This numbered edition Giclée Art Print, designed by William King, comes with a numbered and signed certificate of authenticity. Printed on 100% cotton, acid-free, heavyweight paper using HDR UltraChrome Archival Ink, this artwork reflects our commitment to the highest color, paper, and printing standards.
This numbered edition Fine Art Block designed by William King is numbered, signed and comes with a certificate of authenticity. Artwork is printed on fine art paper using archival inks and mounted to a 2" deep hand stained dark brown frame. Comes ready to hang.
The F-4E, which took off on its maiden flight on June 30th 1967, became the leading Phantom model, with 1,389 planes built. The first F-4E was delivered to the Air Force in October 1967. The Air National Guard received its first F-4E in 1985, the Air Force Reserve in 1987. This model, with an additional fuselage fuel tank, leading-edge slats for increased maneuverability, and an improved engine, also has an internally mounted 20mm multibarrel gun with improved fire-control system. The F-4E, which was equipped with leading-edge maneuvering slats and weapons and radar controls that were optimized for dogfighting, vastly improved the Phantom's air-to-air capabilities. Nevertheless, the Phantom's ultimate 3:1 kill ratio over the MiGs fell far short of the impressive advantage enjoyed by the Air Force in Korea. The F-4E was different from earlier models in that it has an integral cannon, as well as improved systems that give it an added edge in air-to-air and air-to-ground operations. Since conventional wisdom held that the combination of high-speed and sophisticated systems would eliminate classic close-in dogfighting, the Navy's F-4B and the Air Force's F-4C and -D fighters were not configured with internally mounted guns. Such wisdom proved false in the skies over southeast Asia where restrictive engagement rules required visual identification of the enemy before missiles could be launched and where nimble MiG-17, -19, and -21 fighters proved they could hold their own against the more powerful but less maneuverable F-4s in the kind of close-in "knife fights" that remained a part of air-to-air combat. During the first few years of the Vietnam conflict, the US found itself engaging enemy aircraft such as the MiG-17 and MiG-19 that were relatively agile and could easily out-maneuver the heavier US aircraft (F-4 and F-105) that had been designed without requirements for close dogfighting or close weapons such as a gun. Initial tactics used by US pilots to try and turn with enemy aircraft had been relatively unsuccessful, and it had become apparent that missiles in use at that time were relatively unreliable at long ranges. Pilot training and revised tactics were ultimately employed to blunt the threat and use US aircraft to an advantage, but the lack of maneuverability and a gun for close-in combat became issues for the Air Force -- solved by the F-4E. Based upon the photography of Tim Felce.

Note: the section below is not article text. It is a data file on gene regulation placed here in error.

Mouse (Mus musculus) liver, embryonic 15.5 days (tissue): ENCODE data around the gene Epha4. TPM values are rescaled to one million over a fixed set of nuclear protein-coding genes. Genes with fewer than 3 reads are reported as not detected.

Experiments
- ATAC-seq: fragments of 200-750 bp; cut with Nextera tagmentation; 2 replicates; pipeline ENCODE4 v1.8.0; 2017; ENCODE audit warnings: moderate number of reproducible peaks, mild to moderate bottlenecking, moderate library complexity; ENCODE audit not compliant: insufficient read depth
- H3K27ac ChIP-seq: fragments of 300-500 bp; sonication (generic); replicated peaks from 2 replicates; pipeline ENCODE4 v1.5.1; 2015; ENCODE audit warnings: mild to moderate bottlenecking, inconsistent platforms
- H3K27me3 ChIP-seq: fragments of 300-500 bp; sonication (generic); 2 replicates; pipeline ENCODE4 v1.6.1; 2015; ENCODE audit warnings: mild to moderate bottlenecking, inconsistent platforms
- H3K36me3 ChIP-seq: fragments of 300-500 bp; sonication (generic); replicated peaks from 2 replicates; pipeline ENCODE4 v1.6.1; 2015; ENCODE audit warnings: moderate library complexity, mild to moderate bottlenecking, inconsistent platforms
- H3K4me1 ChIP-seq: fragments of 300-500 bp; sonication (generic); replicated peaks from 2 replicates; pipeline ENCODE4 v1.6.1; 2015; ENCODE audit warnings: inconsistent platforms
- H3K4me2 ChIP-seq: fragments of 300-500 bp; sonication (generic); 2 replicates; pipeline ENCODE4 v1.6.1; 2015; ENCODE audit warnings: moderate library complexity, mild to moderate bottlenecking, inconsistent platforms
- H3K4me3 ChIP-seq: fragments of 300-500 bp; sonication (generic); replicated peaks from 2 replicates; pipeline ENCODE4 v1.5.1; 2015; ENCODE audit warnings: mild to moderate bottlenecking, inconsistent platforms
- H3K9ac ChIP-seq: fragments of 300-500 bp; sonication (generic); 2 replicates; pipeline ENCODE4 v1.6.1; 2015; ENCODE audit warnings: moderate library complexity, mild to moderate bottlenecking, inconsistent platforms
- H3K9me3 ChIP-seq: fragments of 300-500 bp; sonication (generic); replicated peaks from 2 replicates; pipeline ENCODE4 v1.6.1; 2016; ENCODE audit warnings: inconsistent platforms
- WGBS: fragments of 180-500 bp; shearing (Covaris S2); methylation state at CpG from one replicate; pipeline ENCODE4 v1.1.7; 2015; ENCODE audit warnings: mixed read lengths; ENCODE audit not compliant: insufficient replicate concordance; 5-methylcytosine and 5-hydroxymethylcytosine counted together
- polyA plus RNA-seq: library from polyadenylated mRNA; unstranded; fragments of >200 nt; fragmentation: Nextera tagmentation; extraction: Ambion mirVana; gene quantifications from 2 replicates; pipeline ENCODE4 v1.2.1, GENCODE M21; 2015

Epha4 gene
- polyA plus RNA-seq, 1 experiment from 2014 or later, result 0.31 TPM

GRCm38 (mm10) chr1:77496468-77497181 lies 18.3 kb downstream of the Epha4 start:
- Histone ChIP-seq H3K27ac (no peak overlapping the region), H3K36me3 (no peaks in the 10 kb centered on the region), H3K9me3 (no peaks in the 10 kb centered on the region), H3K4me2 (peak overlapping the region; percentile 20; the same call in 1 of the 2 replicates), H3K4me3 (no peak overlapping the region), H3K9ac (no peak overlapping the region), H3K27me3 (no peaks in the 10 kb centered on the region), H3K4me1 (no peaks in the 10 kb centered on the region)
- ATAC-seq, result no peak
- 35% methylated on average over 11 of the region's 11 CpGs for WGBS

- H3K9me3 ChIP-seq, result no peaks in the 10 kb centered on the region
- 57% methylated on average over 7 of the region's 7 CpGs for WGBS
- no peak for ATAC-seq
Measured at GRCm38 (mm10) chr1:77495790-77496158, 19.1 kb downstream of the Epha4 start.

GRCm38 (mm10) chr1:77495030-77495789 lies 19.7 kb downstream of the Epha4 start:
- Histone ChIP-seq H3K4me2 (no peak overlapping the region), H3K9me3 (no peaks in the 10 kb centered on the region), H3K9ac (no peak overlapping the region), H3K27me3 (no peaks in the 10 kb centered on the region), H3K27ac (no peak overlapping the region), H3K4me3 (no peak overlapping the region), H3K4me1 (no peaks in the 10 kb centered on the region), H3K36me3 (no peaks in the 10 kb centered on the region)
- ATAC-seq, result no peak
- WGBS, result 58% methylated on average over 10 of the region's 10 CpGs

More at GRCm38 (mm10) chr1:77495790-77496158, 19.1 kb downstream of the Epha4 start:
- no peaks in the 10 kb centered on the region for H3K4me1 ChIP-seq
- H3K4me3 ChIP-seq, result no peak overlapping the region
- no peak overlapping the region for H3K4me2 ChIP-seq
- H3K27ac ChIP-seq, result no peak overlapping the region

Scarborough, United Kingdom